Of course, talk about a right to choose one’s own condition of consciousness sounds very hippie-ish and is doubtless giving some readers an excuse not to take any of this seriously. Talk of “consciousness” is an imprecise but unavoidable shorthand for what’s really at stake, which is what I will write about next time. But I will tell you one thing right now: ultimately, this isn’t about drugs at all. It’s about something much bigger.
*Of course, many aspects of my imaginary Vespuccian scenario are depressingly familiar from queer history. In the 1950s, U.S. authorities treated drug users and gay people in very similar ways; drug use and homosexuality were both seen as matters for the vice squad. Obviously, much has changed in the U.S. since then, but there are places in the world where people are executed for being gay, and there are still Americans who would love to see that sort of thing here.
So while the main point of my thought experiment (what if we treated homosexuality the way we treat illegal drugs?) was to throw a light on drug policy, it also throws a light on worldwide social policies related to gender and sexuality. My account of Vespuccia is almost but not quite plausible as a description of life in a country like Saudi Arabia. The most implausible thing about my story is that Vespuccia grants enough freedom to its universities that professors are not outright banned from studying something so vigorously suppressed by law. In a country like Saudi Arabia, a queer studies professor wouldn’t have trouble getting funding, because she wouldn’t exist. This tells you something also the United States and its peculiar mixture of genuine intellectual freedom and heavy-handed social authority.
**If you want sources for these numbers, I suggest you head over to the ACLU’s drug war pages. One particularly valuable document is the ACLU’s report, The War on Marijuana in Black and White. It’s slightly out-of-date now, as it was published in 2013 and just ahead of the current wave of legalization, but only slightly. Those who are interested in the militarization of police — a drug-war phenomenon that has radically changed how political dissent in handled in the U.S. — should read Radley Balko’s Rise of the Warrior Cop. Most Americans only woke up to police militarization during the Ferguson riots, but Balko has been following this story since long before it was cool.
***Here’s a warp-field swerve in itself: the assumption that disliking or disagreeing with something means that you should be “offended” by it. It sometimes seems that Americans are socialized to be “offended” at every damn thing they don’t like. This is true of both Left and Right — no-one has a monopoly on what has aptly been called “outrage Kabuki.” A lot of people don’t seem realize the truth of something responsible parents tell their children when they start going to school: you don’t have to take offense just because someone offers it. Taking offense is a choice, and when you choose it all real conversation ends: what’s left is moralizing and posturing. Indulging in the feeling of being offended stops up your ears and makes your brain implode.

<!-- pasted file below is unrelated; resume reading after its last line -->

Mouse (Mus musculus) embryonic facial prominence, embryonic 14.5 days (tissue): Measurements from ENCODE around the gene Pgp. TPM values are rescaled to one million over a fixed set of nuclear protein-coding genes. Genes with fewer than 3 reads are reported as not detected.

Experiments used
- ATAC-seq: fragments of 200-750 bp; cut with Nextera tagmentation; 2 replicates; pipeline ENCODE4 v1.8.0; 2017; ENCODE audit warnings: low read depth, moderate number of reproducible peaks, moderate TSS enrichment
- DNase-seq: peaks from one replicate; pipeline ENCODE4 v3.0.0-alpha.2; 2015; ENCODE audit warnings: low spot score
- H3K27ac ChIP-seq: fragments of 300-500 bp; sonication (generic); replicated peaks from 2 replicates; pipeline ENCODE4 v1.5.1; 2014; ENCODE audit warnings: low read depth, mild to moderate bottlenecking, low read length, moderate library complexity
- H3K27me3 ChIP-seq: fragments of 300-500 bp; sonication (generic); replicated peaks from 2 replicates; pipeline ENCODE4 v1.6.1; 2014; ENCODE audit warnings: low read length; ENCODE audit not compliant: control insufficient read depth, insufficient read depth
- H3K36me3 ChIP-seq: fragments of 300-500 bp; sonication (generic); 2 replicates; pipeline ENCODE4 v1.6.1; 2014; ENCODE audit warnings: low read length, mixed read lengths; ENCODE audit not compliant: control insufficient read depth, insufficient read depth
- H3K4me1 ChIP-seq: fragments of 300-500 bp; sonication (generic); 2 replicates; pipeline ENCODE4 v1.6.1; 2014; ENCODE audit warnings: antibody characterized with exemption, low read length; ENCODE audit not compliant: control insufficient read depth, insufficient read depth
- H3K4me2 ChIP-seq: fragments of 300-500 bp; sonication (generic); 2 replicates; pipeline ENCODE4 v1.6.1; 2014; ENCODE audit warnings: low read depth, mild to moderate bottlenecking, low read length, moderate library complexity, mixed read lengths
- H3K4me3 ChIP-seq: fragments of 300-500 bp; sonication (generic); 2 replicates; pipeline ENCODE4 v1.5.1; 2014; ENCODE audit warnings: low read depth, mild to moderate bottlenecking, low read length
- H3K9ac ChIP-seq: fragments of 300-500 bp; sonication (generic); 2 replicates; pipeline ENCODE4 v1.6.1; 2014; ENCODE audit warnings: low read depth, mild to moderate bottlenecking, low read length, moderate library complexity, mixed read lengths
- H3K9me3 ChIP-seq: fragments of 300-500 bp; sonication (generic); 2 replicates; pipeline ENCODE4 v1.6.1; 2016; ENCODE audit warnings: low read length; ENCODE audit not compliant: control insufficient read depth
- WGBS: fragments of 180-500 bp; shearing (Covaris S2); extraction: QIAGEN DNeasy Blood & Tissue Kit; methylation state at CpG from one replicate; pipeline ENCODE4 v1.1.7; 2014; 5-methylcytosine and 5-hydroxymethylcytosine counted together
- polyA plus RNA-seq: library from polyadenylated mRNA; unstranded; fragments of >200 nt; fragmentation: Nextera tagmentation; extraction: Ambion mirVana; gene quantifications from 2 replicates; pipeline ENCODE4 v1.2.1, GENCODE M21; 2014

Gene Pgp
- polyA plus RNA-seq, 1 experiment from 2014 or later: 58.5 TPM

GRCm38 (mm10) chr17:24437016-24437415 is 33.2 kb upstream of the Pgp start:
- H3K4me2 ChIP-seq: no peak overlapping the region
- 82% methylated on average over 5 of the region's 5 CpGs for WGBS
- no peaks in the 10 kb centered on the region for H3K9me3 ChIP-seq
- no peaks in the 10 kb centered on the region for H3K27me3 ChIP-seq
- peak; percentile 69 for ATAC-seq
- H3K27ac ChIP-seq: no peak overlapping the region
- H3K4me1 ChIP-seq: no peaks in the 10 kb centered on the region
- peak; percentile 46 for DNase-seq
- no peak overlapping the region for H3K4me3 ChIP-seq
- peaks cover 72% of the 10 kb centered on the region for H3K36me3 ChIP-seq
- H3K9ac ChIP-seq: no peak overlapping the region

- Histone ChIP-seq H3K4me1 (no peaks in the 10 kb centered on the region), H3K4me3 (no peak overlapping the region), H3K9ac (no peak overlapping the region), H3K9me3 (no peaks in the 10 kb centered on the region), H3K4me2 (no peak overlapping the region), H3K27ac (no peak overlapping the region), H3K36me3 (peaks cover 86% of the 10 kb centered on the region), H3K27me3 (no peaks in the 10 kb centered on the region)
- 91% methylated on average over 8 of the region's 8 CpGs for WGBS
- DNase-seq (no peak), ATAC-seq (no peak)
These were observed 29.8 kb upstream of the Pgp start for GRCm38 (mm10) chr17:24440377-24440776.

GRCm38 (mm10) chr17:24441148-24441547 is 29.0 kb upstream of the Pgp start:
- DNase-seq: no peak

The habit of taking offense is the laziest and most narcissistic of intellectual styles. If you say, for example, “I am very offended by your comparison of LGBTQ people to drug users” or “I am very offended that you are minimizing the suffering of drug war casualties by comparing it to the suffering of professors who don’t get funding” or whatever, it is a way of saying, I have no interest in listening to you or anyone else; I already know who is in the right here, and it is me; my own opinions are all that matter to me. You have taken yourself out of the conversation, and then you insist that it is my fault.
A friend recently texted me a quote from Stephen Fry: “it’s now very common to hear people say, ‘I’m rather offended by that.’ As if that gives them certain rights. It’s actually nothing more … than a whine. ‘I find that offensive.’ It has no meaning; it has no purpose; it has no reason to be respected as a phrase. ‘I am offended by that.’ Well, so fucking what.”
****And before you start telling me how harmful psychedelic drug use is — why, I heard about some kid who jumped off a roof because she thought she could fly! etc. — look at this chart:
Yes, alcohol outdoes heroin, crack, and meth for its combined destructive effects on individuals and society. Notice where LSD, cannabis, mushrooms, and Ecstasy are by contrast. DMT isn’t even on here. If you think that the drug war is about harm reduction … well, you’ve got some reading to do.